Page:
Grace Jones is ferocious. She is a frightening, feisty glamazon that seems to be ignoring the banality of the process known as aging with her bold, chiseled features and statuesque natural beauty. She is a style icon and a pop culture legend, entirely approachable in person and staggeringly intimidating on stage. Simply speaking, I just cannot get enough.

Her latest release is the appropriately entitled Hurricane, a title that partially represents the sheer and utter surge of all-out energy that Jones provides in her live performances, music, and, well–her general existence.

Fans following the trajectory of the album release have most likely already heard the first third of the album, “This Is Life” leaking only a few days after the premiere of “Corporate Cannibal” during her set at this year’s Secret Garden Party. Still, the lead-off track remains unwaveringly cool, confident, and strong: A perfect way to set the mood of the album.

“William’s Blood” follows, which is currently set for release as the album’s second single. Just as upon first listen, I remain somewhat underwhelmed. It’s a powerful builder, but its personal connections create an atmosphere of imposition for me; Jones seems to be spilling the family secrets, and I don’t want to be there to hear it! It’s gorgeous nonetheless, and certainly a worthy addition to the album.

Then there’s “Corporate Cannibal,” my favorite track off the album, and the track that started off the Hurricane blitz earlier this year. It’s not particularly interesting in terms of musical composition, but the unwaveringly demonic, sing-songy set of intimidation is right up my alley, mashing evil with a minimal backing melody.

At a near polar opposite is the next track, “I’m Crying (Mothers Tears),” which, like “William’s Blood,” feels far too personal and delicate for that of Jones’ typical body of work, and as a result seems strangely out of place. It’s beautiful no doubt, but a complete break in the character that is Grace Jones. For some, that could be seen as a positive growth: I remain slightly unconvinced.

The title track “Hurricane” has been sculpted and molded in its production over the years, originally due for release on a soundtrack during the ’90’s. Luckily, it’s worked itself onto a major release, and for good reason. Dotted with sparks of electro and a slow grow of string work, it’s as achingly indulgent as any of Grace’s masterpieces, yet displays a clear evolution in the artist’s work. It’s an appropriate track to base the release upon, operating as a perfect representation of the Grace effect.

It is precisely during the first few seconds of “Well, Well, Well” that the Grace Jones of the ’80’s we know and love comes sauntering in with that iconic, shimmering island beat, as glossy and calculated as any other track recorded during the pinnacle of the Compass Point sessions. “Love You to Life” continues in much of the same spirit as far as the song is concerned, and the vocal delivery an even more evident return to form. Sing-speaking at one octave below alarming, Jones hurries along her signature, stinging questions that grow increasingly existential as time passes: “ould your dark heart be contagious? Would you pray for someone’s demise? If there is no law, there are no crimes. Is fear the air you breathe? Breathe,” she purrs, allowing the choir-filled chorus to spill into the airwaves.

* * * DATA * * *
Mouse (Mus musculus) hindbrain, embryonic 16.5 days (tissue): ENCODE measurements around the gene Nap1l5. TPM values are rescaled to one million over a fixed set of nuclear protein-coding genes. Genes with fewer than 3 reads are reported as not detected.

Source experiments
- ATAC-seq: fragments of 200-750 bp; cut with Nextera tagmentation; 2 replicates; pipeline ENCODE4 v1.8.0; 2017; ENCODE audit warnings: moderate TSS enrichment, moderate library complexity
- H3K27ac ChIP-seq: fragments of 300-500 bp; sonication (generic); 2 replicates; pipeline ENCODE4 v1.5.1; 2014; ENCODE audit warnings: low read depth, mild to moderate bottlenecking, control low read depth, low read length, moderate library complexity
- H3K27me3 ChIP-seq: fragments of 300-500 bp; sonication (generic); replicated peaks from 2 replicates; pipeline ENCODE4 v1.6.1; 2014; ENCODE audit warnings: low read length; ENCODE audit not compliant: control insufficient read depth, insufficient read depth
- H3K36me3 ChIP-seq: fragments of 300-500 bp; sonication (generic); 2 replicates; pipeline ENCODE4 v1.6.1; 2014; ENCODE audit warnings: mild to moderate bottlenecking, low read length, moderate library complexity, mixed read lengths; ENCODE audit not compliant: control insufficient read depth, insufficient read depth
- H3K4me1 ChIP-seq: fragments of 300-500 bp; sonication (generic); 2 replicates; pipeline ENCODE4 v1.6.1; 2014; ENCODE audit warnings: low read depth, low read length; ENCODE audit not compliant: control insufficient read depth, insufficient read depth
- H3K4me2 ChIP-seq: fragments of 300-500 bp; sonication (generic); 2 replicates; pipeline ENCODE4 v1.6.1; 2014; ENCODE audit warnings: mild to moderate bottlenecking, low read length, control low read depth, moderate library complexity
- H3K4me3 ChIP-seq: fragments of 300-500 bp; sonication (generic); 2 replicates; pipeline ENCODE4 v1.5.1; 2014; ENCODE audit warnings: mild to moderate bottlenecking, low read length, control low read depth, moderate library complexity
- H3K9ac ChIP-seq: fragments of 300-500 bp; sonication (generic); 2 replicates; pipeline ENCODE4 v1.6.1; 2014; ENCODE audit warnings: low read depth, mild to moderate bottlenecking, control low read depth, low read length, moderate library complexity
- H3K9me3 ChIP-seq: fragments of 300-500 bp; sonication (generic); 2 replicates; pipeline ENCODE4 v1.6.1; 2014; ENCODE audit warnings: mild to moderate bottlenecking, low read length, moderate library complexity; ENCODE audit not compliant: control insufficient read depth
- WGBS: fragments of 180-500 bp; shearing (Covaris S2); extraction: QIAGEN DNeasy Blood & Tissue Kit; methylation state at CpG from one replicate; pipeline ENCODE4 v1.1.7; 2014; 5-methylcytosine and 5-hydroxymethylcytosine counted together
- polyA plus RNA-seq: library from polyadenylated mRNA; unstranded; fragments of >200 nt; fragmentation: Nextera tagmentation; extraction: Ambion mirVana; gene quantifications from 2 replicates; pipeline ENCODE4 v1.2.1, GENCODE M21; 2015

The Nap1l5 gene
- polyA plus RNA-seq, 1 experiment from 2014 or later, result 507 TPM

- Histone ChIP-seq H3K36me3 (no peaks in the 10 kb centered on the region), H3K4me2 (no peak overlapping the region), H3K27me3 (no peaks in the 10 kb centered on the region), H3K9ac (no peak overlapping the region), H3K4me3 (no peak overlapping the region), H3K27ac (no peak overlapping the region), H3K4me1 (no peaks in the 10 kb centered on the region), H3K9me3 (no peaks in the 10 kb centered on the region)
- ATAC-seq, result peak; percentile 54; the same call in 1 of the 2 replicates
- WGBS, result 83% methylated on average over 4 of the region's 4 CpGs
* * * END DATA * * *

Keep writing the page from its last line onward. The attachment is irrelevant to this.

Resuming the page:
“Sunset Sunrise” drips with a cool, trickling condensation of swagger, incorporating island beats. Jones’ ominous omnipresence prevails, provoking a kind of isolated terror within the harmless swing of the horns and percussions. With one last growling stroke of tripping damnation (similar to that of “Corporate Cannibal” and “Hurricane”), “Devil In My Life” twists the knife one step further, a morbid, beckoning seduction of grinding synthesizers, whizzing electro whistles, and echoing, murderous moments. The track builds, burns beautifully, and grinds to a slow, aching halt.

Sadly, here the album draws to an abrupt close. It is an album that follows an eighteen year hiatus: A period of time complete with two near-album releases, followed by long years of unbroken silence. For the casual listener, a nine track album could be seen as unfortunately pre-mature. To Grace enthusiasts? It’s a fucking crime. In hindsight, the number of tracks offered may have as well been as little as nine, because as far as I’m concerned, a triple-CD collection would have barely suited my desires.

And so, we have Hurricane, a return to form that easily trumps the uninspired Bulletproof Heart, which felt like an attempt to fit into the status quo with a more mainstream sound. A slight misstep, undoubtedly brought about by the increasing influence of Jones’ record company.

As a good friend of mine explained, Hurricane operates better in theory than in execution: The album could never perform as imagined. It seems unoriginal at times; unfulfilling at others. Most of the tracks have sprinklings of that familiar island sound with a modern electronic glossing, but there’s something un-monumental about the entire experience.

In a way, I fear this is the end. I don’t foresee Jones stepping back into the studio at any point in the near future, and it’s unlikely that any of the previous sessions will leak. It’s worrisome to say the least, but a probable reality . While I cannot describe this release as entirely fulfilling, but it does accomplish its own moment of finality in tying together the strings of Grace’s musical career.

For the sake of optimism, let’s hope she proves me wrong and comes back swinging with an entire slew of new albums. As usual, it’s Grace who says it best: “If I could have my way, there would never be an end to this beginning.”

DL: Grace Jones – Hurricane
DL: Grace Jones – Love You To Life
DL: Grace Jones – Corporate Cannibal